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How to connect a two-wire speaker to a 4-pin motherboard socket

Updated March 23, 2017

The internal speaker mounted inside a PC-compatible computer case is an important piece of hardware needed for diagnostic purposes. The internal speaker does not handle sound reproduction tasks, such as music, voice or other sound effects heard from external speakers, typically connected to the rear of a computer. Connecting a two-wire internal PC speaker to a four-pin motherboard connection header is an easy task that does not require a great deal of technical knowledge to complete.

Turn off the computer and remove the power cable from the rear. Disconnect any accessories connected to the computer.

Place the computer on a suitable non-conductive work surface.

Remove the thumbscrews or Phillips screws securing the left-side panel to the computer case with a Phillips screwdriver. Slide the left-side panel off the chassis to expose the motherboard. Certain computer cases may feature a one-piece cover design, requiring the removal of several screws located around the rear perimeter of the case.

Examine the motherboard connection headers. Locate the four-pin "SPEAKER" or "SPKR" connection header for the internal PC speaker.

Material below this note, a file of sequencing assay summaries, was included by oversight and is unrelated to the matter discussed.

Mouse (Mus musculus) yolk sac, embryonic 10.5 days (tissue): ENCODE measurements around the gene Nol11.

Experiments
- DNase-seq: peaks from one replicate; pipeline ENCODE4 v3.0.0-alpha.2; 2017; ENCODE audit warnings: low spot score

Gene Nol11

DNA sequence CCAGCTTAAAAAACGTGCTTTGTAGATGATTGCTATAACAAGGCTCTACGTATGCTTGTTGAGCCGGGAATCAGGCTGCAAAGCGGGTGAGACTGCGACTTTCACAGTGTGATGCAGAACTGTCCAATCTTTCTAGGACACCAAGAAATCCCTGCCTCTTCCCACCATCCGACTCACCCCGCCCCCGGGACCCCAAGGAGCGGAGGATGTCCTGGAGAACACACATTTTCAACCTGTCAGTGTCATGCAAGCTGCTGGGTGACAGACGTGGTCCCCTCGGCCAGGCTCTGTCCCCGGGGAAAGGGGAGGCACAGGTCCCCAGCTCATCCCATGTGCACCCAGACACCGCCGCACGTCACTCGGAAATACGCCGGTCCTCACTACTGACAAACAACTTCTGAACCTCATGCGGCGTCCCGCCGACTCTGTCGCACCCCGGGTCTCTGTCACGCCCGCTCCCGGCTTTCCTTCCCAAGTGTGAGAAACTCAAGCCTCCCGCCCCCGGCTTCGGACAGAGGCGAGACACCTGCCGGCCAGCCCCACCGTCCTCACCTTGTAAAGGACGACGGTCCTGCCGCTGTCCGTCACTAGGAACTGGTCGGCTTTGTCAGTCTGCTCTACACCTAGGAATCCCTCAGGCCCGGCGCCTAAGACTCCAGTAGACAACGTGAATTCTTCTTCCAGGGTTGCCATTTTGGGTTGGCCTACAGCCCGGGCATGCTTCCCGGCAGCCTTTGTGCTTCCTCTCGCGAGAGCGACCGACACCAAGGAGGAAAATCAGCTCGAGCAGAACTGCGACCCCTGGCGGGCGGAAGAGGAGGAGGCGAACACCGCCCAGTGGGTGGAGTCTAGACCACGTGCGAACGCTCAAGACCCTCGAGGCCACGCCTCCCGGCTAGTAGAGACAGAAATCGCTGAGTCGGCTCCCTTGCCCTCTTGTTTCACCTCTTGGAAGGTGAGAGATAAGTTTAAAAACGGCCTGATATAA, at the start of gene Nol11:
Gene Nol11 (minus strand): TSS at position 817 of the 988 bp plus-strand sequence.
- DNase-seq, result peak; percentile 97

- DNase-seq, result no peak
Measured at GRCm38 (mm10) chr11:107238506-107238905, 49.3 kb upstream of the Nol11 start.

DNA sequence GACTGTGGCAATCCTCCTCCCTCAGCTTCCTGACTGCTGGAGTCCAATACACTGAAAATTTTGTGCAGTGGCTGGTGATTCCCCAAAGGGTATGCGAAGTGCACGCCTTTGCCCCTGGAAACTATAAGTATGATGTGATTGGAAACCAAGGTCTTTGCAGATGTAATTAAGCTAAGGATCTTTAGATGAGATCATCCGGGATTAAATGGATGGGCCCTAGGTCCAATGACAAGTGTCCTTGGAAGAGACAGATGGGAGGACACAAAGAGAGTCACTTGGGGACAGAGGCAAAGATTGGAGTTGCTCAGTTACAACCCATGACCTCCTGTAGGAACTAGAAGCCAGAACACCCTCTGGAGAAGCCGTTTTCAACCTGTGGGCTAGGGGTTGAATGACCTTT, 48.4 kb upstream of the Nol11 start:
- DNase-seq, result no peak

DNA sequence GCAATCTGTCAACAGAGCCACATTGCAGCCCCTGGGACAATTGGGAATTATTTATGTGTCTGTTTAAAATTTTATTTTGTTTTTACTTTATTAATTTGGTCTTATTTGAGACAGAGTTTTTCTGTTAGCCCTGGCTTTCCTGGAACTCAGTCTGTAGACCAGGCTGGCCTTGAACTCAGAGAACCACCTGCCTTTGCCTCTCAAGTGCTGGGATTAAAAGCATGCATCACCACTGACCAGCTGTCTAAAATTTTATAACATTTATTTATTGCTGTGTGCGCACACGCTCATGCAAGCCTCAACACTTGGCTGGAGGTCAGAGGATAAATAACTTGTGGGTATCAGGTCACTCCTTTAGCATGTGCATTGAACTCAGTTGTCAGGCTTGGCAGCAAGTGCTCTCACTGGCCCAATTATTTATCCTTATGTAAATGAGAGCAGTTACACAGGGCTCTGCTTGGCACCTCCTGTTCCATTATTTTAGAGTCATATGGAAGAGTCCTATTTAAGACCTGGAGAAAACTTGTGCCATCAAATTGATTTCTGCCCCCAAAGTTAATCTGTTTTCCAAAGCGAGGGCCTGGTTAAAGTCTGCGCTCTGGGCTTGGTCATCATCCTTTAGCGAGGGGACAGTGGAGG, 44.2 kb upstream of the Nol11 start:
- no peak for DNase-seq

Follow the two wires from the PC speaker and locate the connection ends. Certain computer cases may include single-pin female connectors for each speaker wire while others may include a single four-pin connector for both wires.

Insert the black "Negative" or darker-coloured speaker connector to the first "SPEAKER" header pin. Connect the red "Positive" or lighter-coloured speaker connector to the fourth pin on the "SPEAKER" header.

Replace the case cover and screws. Reconnect the accessories and power cable to finish the process.

Things You'll Need

  • Phillips screwdriver
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About the Author

In the spring of 2008, Blaze Johnson decided to share his expertise through writing. He studied business administration at a local community college and runs his own driveway mechanic service, specializing in computer-controlled vehicles and custom car audio installs. Johnson also serves as the de facto computer repair person for his family, friends and coworkers.